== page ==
Fair play to director Matthew Hope. Of all the reasons for making a film, shining a light on the difficulties faced by soldiers returning from combat is one of the worthier ones.
The Veteran is written by Hope and and Robert Henry Craft, a former soldier who spent 24 years in the Parachute Regiment. Its opening moments feel like they carry the weight of Craft’s experience: a rumbling soundtrack, jolting flashbacks to moments of violence, and Toby Kebbell’s Robert Miller, the eponymous veteran, punching the wall of his squalid flat in frustration while struggling to put on a tie.
It’s a nicely played opening few minutes. Brooding and stripped of dialogue, it has echoes of Anton Corbijn’s The American, another film that has as its protagonist a man unable to let go of his past. Where Corbijn triumphed, though, is where Hope flails. The American was beautifully simple and uncluttered, like one long breath let out slowly and delicately. Corbijn wasn’t afraid to strip away all the excess that litters so many films. The Veteran, by contrast, is filled with it.
Hope surrounds Kebbell’s Miller with so many convoluted plot lines that the early intrigue of the film’s early scenes is all but forgotten. There’s a 24-style terrorist surveillance operation that sees Miller work for the shadowy Tony Curran and Brian Cox (so tuned to his Bourne/X2 dubious-man-of-authority autopilot that it feels like he’s leaving a message for someone else to phone in on his behalf); an attempt to rescue a lovely-looking undercover operative (they’re the best kind, aren’t they?); and a local drug war that has recruited the younger brother of Miller’s friend.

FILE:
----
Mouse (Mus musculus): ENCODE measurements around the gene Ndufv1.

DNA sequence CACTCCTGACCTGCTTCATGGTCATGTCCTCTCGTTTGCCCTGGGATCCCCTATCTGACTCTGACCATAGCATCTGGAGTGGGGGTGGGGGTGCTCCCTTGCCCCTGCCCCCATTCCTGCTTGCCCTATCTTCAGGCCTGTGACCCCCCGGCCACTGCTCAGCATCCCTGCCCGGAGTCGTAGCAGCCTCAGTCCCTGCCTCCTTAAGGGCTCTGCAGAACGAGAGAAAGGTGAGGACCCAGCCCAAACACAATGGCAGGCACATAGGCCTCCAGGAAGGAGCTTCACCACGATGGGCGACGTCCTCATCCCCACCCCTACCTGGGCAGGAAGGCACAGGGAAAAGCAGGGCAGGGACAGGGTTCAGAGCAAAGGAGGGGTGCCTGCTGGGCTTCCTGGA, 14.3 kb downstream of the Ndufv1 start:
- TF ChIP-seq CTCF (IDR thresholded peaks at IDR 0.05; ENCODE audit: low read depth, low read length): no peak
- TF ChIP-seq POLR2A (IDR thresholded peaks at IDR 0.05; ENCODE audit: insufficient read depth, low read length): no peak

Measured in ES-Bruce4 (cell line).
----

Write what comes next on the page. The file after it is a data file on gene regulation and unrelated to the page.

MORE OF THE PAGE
Where once there was simmering tension, a confusing malaise soon reigns. Even with so many things going on, however, The Veteran rarely offers anything to get too excited about. The best way to sum up the film’s first half? Kebbell follows some people, talks to Curran about it, then follows them again. And that’s about it.
It breaks up with these long sojourns with some dialogue ripped from the pages of action movie dialogue 101 – “You lie again, I’ll open you up”, or, my personal favourite, “You have to earn trust” – and the odd contrivance that allows characters to turn up at just the right time and with little motivation, just to propel each storyline forward that bit more.
Other characters break into long, clunky diatribes on everything from the war on terror as a smokescreen for facilitating London’s drug trade to other ramblings that even Cox can’t make memorable.
All of which sounds incredibly harsh. Which I hate to be. Especially when The Veteran is so obviously made on a low budget and has two great sequences after its initial promise has faded. The first, a shot of men disappearing into dark alleys like they’ve been swallowed by a black hole, paints a great picture of London as a world both mysterious and completely alien to Kebbell’s returning soldier.
The second does a terrific job of highlighting the sickening aftermath of violence that Hollywood glosses over so readily; Kebbell practically doubled over in pain following a short, sharp knife fight. After the bloodless and empty spectacle of Sucker Punch, it’s a vivid reminder that violence hurts. A lot.
But for all its pretence of wanting to tell a story about post-traumatic stress disorder, The Veteran veers closer to the nasty, bombastic Death Wish 3 as it reaches its climactic shoot-out. But it’s an action scene that holds no tension because Hope and Craft haven’t given us enough reason, or desire, for it.
The Veteran is a film half developed, a story filled with actors but no characters, 97 minutes of things happening but very little drama. Even Kebbell, so naturally charismatic in Control and RocknRolla, can’t save it (it’s hard to believe his battle-hardened soldier is so naïve that he never questions the really suspicious-looking Curran and Cox; didn’t he see The Recruit?).
There’s an interesting story here. It’s just buried deep beneath some lazy plotting and a gradual decline into showy violence.